Sacconi String Quartet with Robert Plane

Tuesday 18 October 2016

Robert Plane – clarinet

Ben Hancox and Hannah Dawson – violins

Robin Ashwell – viola

Cara Berridge – cello

HAYDNString Quartet, Op.76, No.1
YORK BOWENPhantasy Quintet for Bass Clarinet and Strings
GLAZUNOVOriental Reverie for Clarinet Quintet
WEBERClarinet Quintet

The award-winning Sacconi Quartet is recognised for its unanimous and compelling ensemble. It was formed in 2001 by four graduates of the Royal College of Music and has enjoyed a highly successful international career. Performing with style and commitment, the quartet is known throughout the world for its creativity and integrity of interpretation.

Robert Plane’s solo and chamber career has taken him to prestigious venues across Europe and beyond. He is particularly known for his championing of the magnificent English repertoire for clarinet and has been praised for his ‘ravishing lyricism and conviction’.


The string quartet opened the programme with Haydn’s 4tet Opus 76, Number 1. It appeared to be a sensible choice, to give the players time to ‘settle in’ before the Twentieth Century and Romantic Music that was to follow. But the ‘settling in’ period lasted some time throughout the Haydn with some untidy ensemble and unfocused melodic lines that fell short of Haydn’s intensions. Nonetheless there was humour in the Scherzo and some lovely changes of timbre in the Adagio.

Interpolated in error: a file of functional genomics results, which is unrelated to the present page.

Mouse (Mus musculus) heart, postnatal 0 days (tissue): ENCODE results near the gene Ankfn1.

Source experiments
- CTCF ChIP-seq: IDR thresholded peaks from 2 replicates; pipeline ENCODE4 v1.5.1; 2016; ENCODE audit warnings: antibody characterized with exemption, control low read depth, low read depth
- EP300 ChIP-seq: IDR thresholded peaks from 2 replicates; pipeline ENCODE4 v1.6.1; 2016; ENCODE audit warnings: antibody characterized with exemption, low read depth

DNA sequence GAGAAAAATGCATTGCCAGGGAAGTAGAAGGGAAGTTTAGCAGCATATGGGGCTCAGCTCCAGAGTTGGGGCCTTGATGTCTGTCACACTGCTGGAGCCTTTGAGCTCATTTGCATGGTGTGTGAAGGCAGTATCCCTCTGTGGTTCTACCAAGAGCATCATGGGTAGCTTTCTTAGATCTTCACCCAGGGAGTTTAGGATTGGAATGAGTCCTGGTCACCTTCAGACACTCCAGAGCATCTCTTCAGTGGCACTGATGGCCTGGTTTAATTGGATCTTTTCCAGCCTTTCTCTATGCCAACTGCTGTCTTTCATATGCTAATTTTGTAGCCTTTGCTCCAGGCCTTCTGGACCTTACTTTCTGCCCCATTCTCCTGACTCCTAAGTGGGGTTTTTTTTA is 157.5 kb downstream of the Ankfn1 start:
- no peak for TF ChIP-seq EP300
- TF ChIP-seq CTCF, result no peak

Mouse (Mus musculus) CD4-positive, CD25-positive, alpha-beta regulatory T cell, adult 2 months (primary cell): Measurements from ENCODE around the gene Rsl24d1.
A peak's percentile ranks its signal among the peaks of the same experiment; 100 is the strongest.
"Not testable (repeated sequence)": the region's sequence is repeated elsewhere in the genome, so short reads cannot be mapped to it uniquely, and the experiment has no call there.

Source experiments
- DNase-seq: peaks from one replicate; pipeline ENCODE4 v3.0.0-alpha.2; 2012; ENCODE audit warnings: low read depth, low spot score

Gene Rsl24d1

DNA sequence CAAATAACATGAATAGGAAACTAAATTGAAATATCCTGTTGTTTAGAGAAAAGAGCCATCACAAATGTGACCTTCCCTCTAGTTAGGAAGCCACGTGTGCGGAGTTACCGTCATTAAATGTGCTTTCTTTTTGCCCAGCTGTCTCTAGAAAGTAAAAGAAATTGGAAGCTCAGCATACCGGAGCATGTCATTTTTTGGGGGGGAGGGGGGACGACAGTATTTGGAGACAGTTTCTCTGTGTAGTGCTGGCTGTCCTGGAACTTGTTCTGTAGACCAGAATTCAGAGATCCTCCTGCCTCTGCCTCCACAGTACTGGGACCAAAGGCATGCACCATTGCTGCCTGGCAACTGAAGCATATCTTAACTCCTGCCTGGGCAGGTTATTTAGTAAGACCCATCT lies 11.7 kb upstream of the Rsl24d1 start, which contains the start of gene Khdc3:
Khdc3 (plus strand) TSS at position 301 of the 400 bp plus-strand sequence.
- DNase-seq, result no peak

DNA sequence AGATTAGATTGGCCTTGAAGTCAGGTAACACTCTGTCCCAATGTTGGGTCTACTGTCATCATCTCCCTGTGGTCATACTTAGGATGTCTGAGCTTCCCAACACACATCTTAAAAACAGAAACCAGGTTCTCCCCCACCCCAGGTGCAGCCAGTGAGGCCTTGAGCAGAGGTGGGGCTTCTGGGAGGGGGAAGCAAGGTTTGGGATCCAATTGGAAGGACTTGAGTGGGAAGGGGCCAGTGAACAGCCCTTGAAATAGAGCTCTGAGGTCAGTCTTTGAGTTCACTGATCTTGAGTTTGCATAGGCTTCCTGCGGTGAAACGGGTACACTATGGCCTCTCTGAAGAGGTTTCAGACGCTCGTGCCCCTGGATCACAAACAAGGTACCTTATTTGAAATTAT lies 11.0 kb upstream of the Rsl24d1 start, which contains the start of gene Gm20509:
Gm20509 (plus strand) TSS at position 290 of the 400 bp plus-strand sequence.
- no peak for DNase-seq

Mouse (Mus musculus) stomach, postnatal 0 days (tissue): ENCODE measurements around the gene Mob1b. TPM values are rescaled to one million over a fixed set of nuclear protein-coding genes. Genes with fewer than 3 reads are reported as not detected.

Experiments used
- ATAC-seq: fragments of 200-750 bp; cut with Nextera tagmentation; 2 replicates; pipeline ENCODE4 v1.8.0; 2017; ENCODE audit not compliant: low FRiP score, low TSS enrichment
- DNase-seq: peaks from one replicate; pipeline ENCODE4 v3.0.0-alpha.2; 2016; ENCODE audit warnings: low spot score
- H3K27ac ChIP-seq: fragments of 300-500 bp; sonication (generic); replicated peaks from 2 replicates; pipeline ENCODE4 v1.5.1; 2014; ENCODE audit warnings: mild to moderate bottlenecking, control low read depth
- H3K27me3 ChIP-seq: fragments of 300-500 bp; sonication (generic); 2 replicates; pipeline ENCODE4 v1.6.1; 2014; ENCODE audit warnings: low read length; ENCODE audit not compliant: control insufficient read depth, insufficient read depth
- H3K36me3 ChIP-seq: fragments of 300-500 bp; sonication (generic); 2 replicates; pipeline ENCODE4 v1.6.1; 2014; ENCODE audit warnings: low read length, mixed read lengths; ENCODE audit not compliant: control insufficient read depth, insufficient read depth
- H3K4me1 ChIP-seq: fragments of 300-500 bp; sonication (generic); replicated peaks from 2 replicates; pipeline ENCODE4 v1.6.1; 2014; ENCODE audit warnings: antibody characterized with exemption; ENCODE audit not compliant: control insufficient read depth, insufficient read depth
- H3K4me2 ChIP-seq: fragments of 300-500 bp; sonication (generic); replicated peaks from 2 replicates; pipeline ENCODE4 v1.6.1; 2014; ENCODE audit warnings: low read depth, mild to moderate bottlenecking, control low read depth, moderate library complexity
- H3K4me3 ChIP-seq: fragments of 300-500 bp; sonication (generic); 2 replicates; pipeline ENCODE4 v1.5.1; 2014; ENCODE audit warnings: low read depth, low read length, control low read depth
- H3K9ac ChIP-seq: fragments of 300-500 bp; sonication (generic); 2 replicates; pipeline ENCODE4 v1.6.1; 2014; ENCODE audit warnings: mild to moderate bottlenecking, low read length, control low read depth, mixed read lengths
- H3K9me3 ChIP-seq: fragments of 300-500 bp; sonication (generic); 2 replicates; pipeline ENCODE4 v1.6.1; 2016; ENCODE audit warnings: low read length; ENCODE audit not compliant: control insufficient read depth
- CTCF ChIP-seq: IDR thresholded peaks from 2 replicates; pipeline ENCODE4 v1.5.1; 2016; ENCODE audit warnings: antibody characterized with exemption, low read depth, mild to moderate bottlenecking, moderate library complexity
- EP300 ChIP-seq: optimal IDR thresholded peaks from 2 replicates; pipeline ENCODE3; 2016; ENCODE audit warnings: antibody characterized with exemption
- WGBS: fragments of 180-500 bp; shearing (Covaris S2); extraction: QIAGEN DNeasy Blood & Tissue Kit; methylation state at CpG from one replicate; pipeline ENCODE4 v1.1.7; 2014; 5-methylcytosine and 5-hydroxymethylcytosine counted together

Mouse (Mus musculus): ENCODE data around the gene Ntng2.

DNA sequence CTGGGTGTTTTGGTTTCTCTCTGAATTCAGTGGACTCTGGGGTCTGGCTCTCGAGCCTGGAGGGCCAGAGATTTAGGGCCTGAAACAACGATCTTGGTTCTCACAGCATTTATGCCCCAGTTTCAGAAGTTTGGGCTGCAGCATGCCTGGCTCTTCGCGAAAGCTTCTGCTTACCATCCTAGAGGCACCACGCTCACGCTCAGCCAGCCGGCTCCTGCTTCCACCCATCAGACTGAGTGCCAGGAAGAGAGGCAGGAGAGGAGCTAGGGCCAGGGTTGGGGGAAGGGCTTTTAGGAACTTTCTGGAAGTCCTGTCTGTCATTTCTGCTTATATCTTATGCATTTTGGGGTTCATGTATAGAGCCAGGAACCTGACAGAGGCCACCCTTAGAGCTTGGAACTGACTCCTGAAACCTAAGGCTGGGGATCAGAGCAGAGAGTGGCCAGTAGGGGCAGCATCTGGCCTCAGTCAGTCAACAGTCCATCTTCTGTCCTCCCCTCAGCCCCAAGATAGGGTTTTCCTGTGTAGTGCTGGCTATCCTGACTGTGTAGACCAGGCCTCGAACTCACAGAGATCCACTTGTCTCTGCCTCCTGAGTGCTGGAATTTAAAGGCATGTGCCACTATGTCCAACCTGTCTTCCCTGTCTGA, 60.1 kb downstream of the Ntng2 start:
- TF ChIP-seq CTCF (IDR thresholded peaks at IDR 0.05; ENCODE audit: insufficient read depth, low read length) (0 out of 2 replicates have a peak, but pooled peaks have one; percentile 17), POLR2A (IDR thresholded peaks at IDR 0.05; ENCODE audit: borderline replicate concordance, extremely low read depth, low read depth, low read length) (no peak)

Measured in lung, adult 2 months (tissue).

York Bowen’s Quintet for Bass Clarinet and Strings dispels the ‘sheep and watercress’ image that was ascribed to English Music of this period. The combination of Bass Clarinet and String Quartet would appear an unlikely mixture until one hears York Bowen’s clever instrumentation. This is a difficult work, Bowen was renowned for taxing his players, but they overrode the complexities and it was a musically convincing performance.

Glazunov’s ‘Oriental Reverie for Clarinet Quintet’ transported the audience via liquid clarinet melodies and lovely strings to a mystical land of dreams. It set the mood for the final item which has always been a showpiece for the clarinet, - Weber’s Clarinet Quintet in B flat, Opus 34. This stunning tour de force has been played and recorded by umpteen clarinettists, many who have, ‘burbled and squeaked’ their way through the wonderful music. I have never before heard such a superb performance as I did tonight. Robert Plane has no technical problems and so he is able to get to the heart of the Music without either appearing to struggle or show off. His dynamic range is extraordinary without any loss of articulation even in the quietest moments and his evident joy of playing is something that few musicians are able to project to an audience.

As the first concert for the Skipton Music season, this sets a high bar.

Adrienne Fox